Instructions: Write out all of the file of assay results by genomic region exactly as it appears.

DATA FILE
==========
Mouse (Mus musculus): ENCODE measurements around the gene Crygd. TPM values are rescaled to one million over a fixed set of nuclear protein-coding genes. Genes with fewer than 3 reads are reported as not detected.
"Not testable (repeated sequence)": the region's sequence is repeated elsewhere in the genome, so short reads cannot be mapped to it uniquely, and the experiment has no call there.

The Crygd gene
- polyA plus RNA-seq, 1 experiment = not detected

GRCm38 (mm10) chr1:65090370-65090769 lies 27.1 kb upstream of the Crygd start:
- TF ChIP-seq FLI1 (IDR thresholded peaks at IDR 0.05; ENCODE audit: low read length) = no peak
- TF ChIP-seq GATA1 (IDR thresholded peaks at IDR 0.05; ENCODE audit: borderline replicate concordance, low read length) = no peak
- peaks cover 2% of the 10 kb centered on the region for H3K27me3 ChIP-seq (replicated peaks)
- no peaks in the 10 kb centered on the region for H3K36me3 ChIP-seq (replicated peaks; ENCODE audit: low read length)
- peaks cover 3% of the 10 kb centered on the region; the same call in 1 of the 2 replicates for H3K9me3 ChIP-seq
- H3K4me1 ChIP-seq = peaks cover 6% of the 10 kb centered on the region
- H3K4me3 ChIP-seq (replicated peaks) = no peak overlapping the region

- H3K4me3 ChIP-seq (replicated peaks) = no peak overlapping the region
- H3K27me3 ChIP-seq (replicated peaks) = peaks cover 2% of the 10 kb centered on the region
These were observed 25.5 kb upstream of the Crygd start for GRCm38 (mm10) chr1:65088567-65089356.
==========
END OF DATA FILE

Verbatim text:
Mouse (Mus musculus): ENCODE measurements around the gene Crygd. TPM values are rescaled to one million over a fixed set of nuclear protein-coding genes. Genes with fewer than 3 reads are reported as not detected.
"Not testable (repeated sequence)": the region's sequence is repeated elsewhere in the genome, so short reads cannot be mapped to it uniquely, and the experiment has no call there.

The Crygd gene
- polyA plus RNA-seq, 1 experiment = not detected

GRCm38 (mm10) chr1:65090370-65090769 lies 27.1 kb upstream of the Crygd start:
- TF ChIP-seq FLI1 (IDR thresholded peaks at IDR 0.05; ENCODE audit: low read length) = no peak
- TF ChIP-seq GATA1 (IDR thresholded peaks at IDR 0.05; ENCODE audit: borderline replicate concordance, low read length) = no peak
- peaks cover 2% of the 10 kb centered on the region for H3K27me3 ChIP-seq (replicated peaks)
- no peaks in the 10 kb centered on the region for H3K36me3 ChIP-seq (replicated peaks; ENCODE audit: low read length)
- peaks cover 3% of the 10 kb centered on the region; the same call in 1 of the 2 replicates for H3K9me3 ChIP-seq
- H3K4me1 ChIP-seq = peaks cover 6% of the 10 kb centered on the region
- H3K4me3 ChIP-seq (replicated peaks) = no peak overlapping the region

- H3K4me3 ChIP-seq (replicated peaks) = no peak overlapping the region
- H3K27me3 ChIP-seq (replicated peaks) = peaks cover 2% of the 10 kb centered on the region
These were observed 25.5 kb upstream of the Crygd start for GRCm38 (mm10) chr1:65088567-65089356.